In a landmark paper, researchers at Stanford University have described a new way to derive human induced pluripotent stem cells (iPSCs) without the use of contaminating mouse feeder cells. Using adipose cells as the starting cell population and mTeSR™1, a defined medium that allows the expansion of human embryonic and induced pluripotent stem cells without the use of feeders, the researchers were able to fully reprogram the cells to the pluripotent state.
iPSCs could potentially become the source of patient specific replacement cells, but methods used to generate these cells to date have relied on the use of mouse feeder cells which make the cells unsuitable for clinical use. "The fact that adipose cells can now be reprogrammed without the use of contaminating feeder cells means we are one step closer to being able to use these cells in the clinic," said Dr. Joseph Wu, Assistant Professor of Medicine and Radiology at Stanford University and senior author on the publication.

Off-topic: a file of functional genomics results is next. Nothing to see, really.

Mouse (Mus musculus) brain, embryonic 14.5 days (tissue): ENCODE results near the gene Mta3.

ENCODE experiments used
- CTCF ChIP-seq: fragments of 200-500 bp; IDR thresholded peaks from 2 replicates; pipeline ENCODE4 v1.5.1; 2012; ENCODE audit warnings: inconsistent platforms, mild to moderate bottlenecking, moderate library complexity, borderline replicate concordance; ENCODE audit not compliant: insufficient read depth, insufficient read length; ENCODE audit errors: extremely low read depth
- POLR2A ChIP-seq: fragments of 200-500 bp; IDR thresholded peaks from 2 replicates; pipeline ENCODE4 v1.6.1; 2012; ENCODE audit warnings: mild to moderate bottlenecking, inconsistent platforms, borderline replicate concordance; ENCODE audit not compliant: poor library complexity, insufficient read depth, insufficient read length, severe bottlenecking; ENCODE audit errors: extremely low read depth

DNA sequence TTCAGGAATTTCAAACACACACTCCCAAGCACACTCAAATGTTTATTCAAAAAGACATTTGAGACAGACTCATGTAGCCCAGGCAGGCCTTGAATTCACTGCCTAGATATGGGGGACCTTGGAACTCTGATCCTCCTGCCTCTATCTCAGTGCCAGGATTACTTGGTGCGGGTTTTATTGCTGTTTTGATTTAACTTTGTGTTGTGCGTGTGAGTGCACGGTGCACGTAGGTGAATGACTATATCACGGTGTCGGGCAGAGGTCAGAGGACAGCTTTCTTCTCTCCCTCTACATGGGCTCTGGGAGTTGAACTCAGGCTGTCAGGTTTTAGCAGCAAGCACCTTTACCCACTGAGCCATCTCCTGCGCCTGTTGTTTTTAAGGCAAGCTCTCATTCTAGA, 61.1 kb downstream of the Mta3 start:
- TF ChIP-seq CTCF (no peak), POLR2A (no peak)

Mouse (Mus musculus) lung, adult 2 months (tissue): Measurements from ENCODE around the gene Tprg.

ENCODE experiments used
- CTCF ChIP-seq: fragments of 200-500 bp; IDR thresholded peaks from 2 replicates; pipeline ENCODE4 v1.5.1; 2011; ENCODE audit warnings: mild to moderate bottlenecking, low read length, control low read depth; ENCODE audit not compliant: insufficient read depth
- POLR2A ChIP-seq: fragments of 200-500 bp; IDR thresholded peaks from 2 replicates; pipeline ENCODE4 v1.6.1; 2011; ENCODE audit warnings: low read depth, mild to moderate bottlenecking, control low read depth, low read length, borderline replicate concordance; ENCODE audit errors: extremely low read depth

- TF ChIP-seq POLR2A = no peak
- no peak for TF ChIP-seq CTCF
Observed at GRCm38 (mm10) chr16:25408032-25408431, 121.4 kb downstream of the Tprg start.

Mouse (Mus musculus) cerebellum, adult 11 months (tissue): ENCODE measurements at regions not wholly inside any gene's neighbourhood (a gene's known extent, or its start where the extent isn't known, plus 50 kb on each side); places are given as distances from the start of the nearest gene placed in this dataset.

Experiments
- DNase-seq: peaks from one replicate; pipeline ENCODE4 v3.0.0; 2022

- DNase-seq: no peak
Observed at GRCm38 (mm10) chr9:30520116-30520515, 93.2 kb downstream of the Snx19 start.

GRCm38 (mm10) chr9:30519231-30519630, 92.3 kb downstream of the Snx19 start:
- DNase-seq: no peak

“mTeSR™1 is proving to be a very versatile tool for working with iPSCs,” said Dr. Clive Glover, Senior Product Manager at STEMCELL Technologies. “Previously, it has been shown that iPSCs can be expanded routinely with mTeSR™1, but this study suggests that mTeSR™1 can be used all the way from initial derivation through to expansion.”
mTeSR™1 is a fully defined medium and is the most widely used feeder-independent method for culturing human pluripotent stem cells, with citations in more than 25 publications.